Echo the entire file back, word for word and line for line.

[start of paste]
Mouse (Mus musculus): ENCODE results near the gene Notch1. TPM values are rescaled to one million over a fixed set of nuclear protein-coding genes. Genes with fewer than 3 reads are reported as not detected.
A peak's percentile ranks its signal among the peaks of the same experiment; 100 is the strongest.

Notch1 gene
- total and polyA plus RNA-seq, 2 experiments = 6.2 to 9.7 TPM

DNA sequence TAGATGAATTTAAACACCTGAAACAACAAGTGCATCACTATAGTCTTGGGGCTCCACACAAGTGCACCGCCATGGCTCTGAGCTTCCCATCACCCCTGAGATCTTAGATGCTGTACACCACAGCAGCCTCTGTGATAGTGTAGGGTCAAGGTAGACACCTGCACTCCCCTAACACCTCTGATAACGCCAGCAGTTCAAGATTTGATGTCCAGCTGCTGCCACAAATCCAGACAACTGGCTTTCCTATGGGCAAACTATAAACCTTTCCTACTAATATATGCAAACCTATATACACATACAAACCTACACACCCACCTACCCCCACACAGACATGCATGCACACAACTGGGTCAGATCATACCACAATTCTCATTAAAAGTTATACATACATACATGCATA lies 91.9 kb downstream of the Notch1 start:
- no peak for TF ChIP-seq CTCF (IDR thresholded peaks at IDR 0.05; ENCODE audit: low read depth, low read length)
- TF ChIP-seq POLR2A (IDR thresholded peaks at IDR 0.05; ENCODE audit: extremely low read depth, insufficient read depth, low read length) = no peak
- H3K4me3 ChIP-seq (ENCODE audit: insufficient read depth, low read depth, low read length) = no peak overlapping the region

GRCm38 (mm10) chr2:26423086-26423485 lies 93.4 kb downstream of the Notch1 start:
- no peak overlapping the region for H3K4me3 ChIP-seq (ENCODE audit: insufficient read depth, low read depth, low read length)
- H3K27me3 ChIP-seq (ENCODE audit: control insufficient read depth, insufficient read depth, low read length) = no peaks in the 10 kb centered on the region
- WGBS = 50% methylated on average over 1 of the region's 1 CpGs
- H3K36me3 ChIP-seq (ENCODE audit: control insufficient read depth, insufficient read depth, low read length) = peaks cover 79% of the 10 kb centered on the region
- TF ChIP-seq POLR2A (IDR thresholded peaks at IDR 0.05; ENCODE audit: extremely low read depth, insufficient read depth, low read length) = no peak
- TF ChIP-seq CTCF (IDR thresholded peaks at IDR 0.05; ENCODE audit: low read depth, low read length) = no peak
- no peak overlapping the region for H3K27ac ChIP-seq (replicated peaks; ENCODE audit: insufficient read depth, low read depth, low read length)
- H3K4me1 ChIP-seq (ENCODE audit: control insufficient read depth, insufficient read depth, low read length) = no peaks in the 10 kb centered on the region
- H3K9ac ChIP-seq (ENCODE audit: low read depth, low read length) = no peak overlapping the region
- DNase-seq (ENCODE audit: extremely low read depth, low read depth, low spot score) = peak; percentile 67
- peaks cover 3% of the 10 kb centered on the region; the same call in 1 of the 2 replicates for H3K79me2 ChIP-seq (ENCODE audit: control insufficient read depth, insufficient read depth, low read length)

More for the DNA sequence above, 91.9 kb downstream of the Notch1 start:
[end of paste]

Mouse (Mus musculus): ENCODE results near the gene Notch1. TPM values are rescaled to one million over a fixed set of nuclear protein-coding genes. Genes with fewer than 3 reads are reported as not detected.
A peak's percentile ranks its signal among the peaks of the same experiment; 100 is the strongest.

Notch1 gene
- total and polyA plus RNA-seq, 2 experiments = 6.2 to 9.7 TPM

DNA sequence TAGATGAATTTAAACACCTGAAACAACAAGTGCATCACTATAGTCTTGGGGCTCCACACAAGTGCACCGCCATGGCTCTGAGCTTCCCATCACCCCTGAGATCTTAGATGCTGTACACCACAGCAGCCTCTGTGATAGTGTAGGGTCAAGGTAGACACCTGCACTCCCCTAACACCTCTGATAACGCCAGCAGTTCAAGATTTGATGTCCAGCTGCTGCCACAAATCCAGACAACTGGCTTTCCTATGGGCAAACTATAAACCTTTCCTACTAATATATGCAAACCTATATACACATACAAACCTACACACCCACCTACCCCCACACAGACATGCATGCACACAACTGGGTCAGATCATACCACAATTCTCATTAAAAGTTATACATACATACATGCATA lies 91.9 kb downstream of the Notch1 start:
- no peak for TF ChIP-seq CTCF (IDR thresholded peaks at IDR 0.05; ENCODE audit: low read depth, low read length)
- TF ChIP-seq POLR2A (IDR thresholded peaks at IDR 0.05; ENCODE audit: extremely low read depth, insufficient read depth, low read length) = no peak
- H3K4me3 ChIP-seq (ENCODE audit: insufficient read depth, low read depth, low read length) = no peak overlapping the region

GRCm38 (mm10) chr2:26423086-26423485 lies 93.4 kb downstream of the Notch1 start:
- no peak overlapping the region for H3K4me3 ChIP-seq (ENCODE audit: insufficient read depth, low read depth, low read length)
- H3K27me3 ChIP-seq (ENCODE audit: control insufficient read depth, insufficient read depth, low read length) = no peaks in the 10 kb centered on the region
- WGBS = 50% methylated on average over 1 of the region's 1 CpGs
- H3K36me3 ChIP-seq (ENCODE audit: control insufficient read depth, insufficient read depth, low read length) = peaks cover 79% of the 10 kb centered on the region
- TF ChIP-seq POLR2A (IDR thresholded peaks at IDR 0.05; ENCODE audit: extremely low read depth, insufficient read depth, low read length) = no peak
- TF ChIP-seq CTCF (IDR thresholded peaks at IDR 0.05; ENCODE audit: low read depth, low read length) = no peak
- no peak overlapping the region for H3K27ac ChIP-seq (replicated peaks; ENCODE audit: insufficient read depth, low read depth, low read length)
- H3K4me1 ChIP-seq (ENCODE audit: control insufficient read depth, insufficient read depth, low read length) = no peaks in the 10 kb centered on the region
- H3K9ac ChIP-seq (ENCODE audit: low read depth, low read length) = no peak overlapping the region
- DNase-seq (ENCODE audit: extremely low read depth, low read depth, low spot score) = peak; percentile 67
- peaks cover 3% of the 10 kb centered on the region; the same call in 1 of the 2 replicates for H3K79me2 ChIP-seq (ENCODE audit: control insufficient read depth, insufficient read depth, low read length)

More for the DNA sequence above, 91.9 kb downstream of the Notch1 start: